BA (Harvard University), M.Div (Union Theological Seminary), MA (Yale University), M.Phil (Yale University), PhD (Yale University)
Assistant Professor of Contemporary Religious Context
Theological Hall 402
Curriculum Vitae (PDF, 486KB)
Jennifer S. Leath (she/they/xe) is the Queen's University faculty as Queen's National Scholar and Assistant Professor of Black Religions in the School of Religion. Bridging concerns of religious ethics and African American studies, much of her current writing and reaching focuses on the sexual ethics and economies of historically Black churches and Afro-Diasporic religion in the United States.
Committed to interdisciplinary scholarship, Leath's first monograph, From Black to Quare (and then) to Where: Theories of Justice and Black Sexual Ethics, is forthcoming with Duke University Press. Leath is also completing her monograph, Childcare Activists: Reframing Afro-Diasporic Faith from the Home to the Streets, which actively engages the intersection of the spiritualities, activism, and secular childcare work of Afro-Diasporic women in the United States.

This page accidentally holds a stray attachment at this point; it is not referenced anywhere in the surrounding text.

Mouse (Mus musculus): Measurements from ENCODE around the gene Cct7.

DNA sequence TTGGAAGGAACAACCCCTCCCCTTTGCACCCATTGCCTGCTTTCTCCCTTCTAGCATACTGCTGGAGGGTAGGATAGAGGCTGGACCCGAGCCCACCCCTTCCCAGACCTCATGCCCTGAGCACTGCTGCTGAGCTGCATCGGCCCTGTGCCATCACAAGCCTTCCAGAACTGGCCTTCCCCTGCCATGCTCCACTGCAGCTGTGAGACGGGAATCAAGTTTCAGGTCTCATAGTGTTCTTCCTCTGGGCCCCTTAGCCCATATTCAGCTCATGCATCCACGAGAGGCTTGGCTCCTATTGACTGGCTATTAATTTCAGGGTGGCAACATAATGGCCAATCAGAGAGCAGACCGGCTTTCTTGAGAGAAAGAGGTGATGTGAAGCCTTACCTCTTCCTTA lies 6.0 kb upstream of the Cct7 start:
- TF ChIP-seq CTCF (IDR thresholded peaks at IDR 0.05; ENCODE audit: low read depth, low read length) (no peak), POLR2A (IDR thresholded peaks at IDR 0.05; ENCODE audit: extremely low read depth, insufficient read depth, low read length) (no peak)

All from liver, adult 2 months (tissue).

Leath also co-founded the Center on African American Religion, Sexual Politics & Social Justice at Columbia University where she served as a Senior Fellow, Director for Research, and Assistant Director for Research. She was a 2014-15 research associate and visiting lecturer at Harvard Divinity School's Women's Studies in Religion Program. Prior to joining the Queen's faculty, Dr. Leath was Assistant Professor of Religion and Social Justice and Director of the Masters of Social Justice & Ethics at Iliff School of Theology.
Leath's research concentrates on the intersection of sexualities and religious in sacred communities and spaces of African Diaspora. Her scholarship also engages the intersection of Afro-Diasporic women's spiritualities and social activism. Dr. Leath's other research and teaching interests include the physics of metaphysics of womanism, African and Afro-Diasporic approaches to sexualities in political economies, abolition, transnational ecumenisms of marginalized peoples, the intersections of Buddhist and womanist thought, interdisciplinary approaches to interreligious dialogue, and theories of justice.
In addition to her research, Leath is a member of various academic communities, including the Society for the Study of Black Religion, the American Academy of the Religion, and the Society for Christian Ethics. Dr. Leath is also an Itinerant Elder in the African Methodist Episcopal Church where she has served as a pastor in White Plains, New York and in Media, Pennsylvania; she has served as an associate pastor at churches in Philadelphia, New York, and New England. Most recently, she served as the pastor of Campbell Chapel AME Church (Denver, CO).